The Final Act by Bonnie Dee

Posted by Mrs Giggles on August 26, 2008 in 4 Oogies, Book Reviews, Genre: Contemporary

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The Final Act by Bonnie Dee
The Final Act by Bonnie Dee

Samhain Publishing, $5.50, ISBN 1-60504-141-6
Contemporary Romance, 2008


Hey, the cover art is pretty misleading! I am led to believe that I will be getting a romance involving singers, but The Final Act deals with a different breed of entertainers – stage actors in a musical roadshow called Transitions. There are three couples in this story, but their stories are closely interwoven by their interactions with each other as well as with the other secondary characters, so that this one is more like a romantic soap opera rather than three short stories stapled together.

Elena Colvin, an actress who sticks by the script, can’t remember the last name of her co-star Michael “No, Not That Gay Porn Star!” Lucas but she certainly remembers how irritating she finds his constant improvisations on the script to be. Of course, opposites attract and therefore they’re soon making heated glances and more at each other. Michael is a starving actor with no home but plenty of Daddy issues. Michael is the emo of the story, constantly moping about how his rich father doesn’t care about his acting career. I have to admit, though – when he mopes and does that emo thing, Ms Dee makes the way he does those thing pretty… sweet. Michael comes off so vulnerable in those scenes that I am tempted to give this poor woobie a hug rather than bash him in the head with a thick psychiatry textbook and tell him to get over his father issues.

Gretchen Hamilton opts for a career switch and moves from Iowa to audition for Transitions. She’s the business degree holder who decides that she’s happiest when she’s watching a play so… here she is! On the bright side, at least she’s not in charge of managing a big company, because that will be disastrous indeed. She’s the sweet and somewhat naïve dear in this story, and it is to be expected, I suppose, that she attracts the attention of the big bad wolf himself, the guitarist Jake. Gretchen is no dim-witted silly bint though, she actually takes to Jake’s bad-boy loving like a fish to water and soon poor Jake is the one who can’t see up from down anymore. The challenge to their developing relationship will soon arise when Jake wonders whether he has led Gretchen into a lifestyle that will destroy everything about her that attracts him to her in the first place.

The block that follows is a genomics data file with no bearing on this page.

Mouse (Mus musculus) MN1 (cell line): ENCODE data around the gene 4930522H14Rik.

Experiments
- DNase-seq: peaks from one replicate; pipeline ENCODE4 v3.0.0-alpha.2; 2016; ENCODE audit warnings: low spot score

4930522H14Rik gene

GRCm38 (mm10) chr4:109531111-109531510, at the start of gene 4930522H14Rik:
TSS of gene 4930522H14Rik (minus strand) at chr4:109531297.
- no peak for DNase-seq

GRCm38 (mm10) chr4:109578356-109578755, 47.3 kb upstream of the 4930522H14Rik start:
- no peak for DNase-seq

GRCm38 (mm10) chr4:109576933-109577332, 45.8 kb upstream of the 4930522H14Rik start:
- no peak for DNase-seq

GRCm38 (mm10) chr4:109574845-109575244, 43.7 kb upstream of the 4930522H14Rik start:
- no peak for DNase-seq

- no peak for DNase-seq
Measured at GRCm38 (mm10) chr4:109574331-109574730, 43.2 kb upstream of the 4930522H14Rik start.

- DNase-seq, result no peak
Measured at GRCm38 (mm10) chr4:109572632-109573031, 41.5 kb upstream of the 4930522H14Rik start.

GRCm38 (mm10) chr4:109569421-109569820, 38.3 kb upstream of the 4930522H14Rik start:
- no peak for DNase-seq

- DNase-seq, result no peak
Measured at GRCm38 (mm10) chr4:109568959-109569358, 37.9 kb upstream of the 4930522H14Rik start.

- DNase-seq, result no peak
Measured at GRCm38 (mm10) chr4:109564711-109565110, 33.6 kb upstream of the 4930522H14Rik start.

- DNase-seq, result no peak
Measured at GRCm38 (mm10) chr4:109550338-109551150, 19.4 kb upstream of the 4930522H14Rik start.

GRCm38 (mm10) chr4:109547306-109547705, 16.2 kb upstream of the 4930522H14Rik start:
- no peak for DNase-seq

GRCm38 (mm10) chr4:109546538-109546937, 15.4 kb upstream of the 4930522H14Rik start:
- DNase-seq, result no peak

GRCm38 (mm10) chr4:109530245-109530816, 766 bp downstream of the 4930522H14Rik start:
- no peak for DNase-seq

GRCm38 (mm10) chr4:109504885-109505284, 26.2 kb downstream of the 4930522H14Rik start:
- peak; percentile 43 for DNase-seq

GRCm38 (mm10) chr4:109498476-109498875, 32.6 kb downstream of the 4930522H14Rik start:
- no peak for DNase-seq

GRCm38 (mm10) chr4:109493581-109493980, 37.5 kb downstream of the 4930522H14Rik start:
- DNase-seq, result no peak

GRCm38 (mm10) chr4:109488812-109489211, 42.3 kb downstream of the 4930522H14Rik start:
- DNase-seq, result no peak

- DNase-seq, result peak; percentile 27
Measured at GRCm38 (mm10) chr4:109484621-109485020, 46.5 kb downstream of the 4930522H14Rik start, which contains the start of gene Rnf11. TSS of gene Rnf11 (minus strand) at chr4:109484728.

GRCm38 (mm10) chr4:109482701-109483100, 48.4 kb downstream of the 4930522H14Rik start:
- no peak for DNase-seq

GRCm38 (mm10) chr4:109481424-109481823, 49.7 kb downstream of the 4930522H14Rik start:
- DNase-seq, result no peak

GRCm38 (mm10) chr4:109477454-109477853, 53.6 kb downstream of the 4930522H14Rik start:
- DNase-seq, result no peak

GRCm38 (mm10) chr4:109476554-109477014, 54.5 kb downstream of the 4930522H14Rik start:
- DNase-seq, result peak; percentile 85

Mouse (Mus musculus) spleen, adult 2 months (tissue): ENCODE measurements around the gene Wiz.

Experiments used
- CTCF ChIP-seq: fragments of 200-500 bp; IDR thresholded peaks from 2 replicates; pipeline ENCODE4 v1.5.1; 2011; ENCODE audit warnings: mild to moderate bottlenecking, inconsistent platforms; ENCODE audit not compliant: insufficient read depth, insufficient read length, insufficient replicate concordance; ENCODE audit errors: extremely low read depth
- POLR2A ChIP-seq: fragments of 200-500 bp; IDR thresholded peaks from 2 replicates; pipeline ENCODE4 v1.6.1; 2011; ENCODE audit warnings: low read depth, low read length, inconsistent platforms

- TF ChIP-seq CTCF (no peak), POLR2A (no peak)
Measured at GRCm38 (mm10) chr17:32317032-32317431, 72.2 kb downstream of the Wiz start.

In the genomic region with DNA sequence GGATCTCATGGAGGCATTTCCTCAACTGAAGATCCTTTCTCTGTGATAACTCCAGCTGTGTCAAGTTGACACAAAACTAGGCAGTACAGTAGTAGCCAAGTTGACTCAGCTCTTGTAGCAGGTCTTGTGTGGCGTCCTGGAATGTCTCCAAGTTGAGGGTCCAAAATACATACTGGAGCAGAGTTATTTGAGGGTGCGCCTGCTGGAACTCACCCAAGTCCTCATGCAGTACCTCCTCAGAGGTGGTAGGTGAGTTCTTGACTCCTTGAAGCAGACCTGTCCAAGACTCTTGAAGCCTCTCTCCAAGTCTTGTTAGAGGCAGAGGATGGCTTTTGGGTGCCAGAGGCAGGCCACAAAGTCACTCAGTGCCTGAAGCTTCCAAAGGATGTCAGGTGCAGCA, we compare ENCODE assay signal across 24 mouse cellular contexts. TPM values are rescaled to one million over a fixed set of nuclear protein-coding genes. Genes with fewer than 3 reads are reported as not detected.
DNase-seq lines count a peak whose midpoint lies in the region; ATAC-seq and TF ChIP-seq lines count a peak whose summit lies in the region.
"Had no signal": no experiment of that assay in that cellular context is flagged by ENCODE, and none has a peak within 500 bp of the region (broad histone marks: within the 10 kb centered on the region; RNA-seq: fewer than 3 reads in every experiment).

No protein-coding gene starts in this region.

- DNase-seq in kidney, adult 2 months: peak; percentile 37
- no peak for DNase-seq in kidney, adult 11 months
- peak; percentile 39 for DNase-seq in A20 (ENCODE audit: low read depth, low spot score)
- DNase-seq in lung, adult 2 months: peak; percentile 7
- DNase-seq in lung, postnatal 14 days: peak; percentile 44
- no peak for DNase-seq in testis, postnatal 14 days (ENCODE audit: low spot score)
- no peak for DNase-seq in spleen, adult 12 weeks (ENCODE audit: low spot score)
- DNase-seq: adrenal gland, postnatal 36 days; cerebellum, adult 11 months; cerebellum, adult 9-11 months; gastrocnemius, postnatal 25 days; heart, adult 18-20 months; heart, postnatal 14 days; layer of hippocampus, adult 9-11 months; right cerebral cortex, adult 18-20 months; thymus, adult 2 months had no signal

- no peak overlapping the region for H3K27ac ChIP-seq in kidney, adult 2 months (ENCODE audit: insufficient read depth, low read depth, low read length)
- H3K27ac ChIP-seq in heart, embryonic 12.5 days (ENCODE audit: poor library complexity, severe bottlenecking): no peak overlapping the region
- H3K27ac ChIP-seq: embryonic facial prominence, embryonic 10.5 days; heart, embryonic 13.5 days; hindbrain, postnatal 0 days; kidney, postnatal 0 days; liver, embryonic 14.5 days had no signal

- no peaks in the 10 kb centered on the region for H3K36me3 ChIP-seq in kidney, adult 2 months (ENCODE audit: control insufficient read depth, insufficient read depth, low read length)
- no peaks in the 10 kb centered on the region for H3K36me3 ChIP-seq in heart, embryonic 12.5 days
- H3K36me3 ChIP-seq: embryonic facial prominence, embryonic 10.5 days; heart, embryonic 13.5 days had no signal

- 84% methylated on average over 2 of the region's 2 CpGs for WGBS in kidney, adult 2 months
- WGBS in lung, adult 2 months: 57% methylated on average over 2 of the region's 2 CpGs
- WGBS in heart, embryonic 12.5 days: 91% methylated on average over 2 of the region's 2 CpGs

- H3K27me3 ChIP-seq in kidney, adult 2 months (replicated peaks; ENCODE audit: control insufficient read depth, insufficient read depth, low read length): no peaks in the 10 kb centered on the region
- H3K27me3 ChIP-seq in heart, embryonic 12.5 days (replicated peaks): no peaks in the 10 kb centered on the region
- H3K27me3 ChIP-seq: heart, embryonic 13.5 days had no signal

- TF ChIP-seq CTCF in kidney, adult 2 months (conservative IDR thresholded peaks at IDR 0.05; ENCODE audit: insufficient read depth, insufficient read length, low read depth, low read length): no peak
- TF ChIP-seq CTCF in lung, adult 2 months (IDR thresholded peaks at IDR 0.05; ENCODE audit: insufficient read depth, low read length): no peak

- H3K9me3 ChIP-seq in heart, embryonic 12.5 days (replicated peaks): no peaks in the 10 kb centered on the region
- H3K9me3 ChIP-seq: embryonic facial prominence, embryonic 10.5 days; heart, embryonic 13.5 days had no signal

Rounding up the three couples are Tom and Denny. Poor Denny, I bet he gets sensitive when people call him Jerry. Denny is a friend of Elena as well as a co-star on Transitions. His gig means that he will be away from Tom. If that is not hard enough, Tom soon drops an “I need my own space to sort things out!” bombshell on Denny that has the poor man reeling. And hopping mad. Will they ever sort things out between them?

Tom and Denny have the least interesting story line here, in my opinion, but that is only because their story lacks the larger-than-life drama of the soap opera between Gretchen and Jake and the chemistry between Michael and Elena. However, it is great that Ms Dee doesn’t fall into the trap of relegating Denny into the role of the Wise Gay Know-It-All Fix-It-All stereotype character. Instead, Denny is a character in his own right. The other two stories are pretty good. The number of characters in this story mean that the characters aren’t as three-dimensional as they could have been, but they have adequate depths to make me happy. Gretchen and Elena come off as pretty smart despite being in love with men that they believe are completely wrong for them, while Jake and Michael make such attractive lovelorn fellows, especially when they are all down and unhappy, heh.

Set on the stage, The Final Act is appropriately larger-than-life and exuberant, yet down-to-earth and heartbreaking all at once. Okay, the lyrics of the songs to what seems like a poor man’s Rent can be too corny for my liking, but at least Ms Dee acknowledges that they are corny. I have a great time reading this story and it’s with some regret that I have to make my way to the exit, so to speak, when the curtain finally falls. Ms Dee really should tell me one of these days how she does these… things… that have me enjoying so many of her stories.

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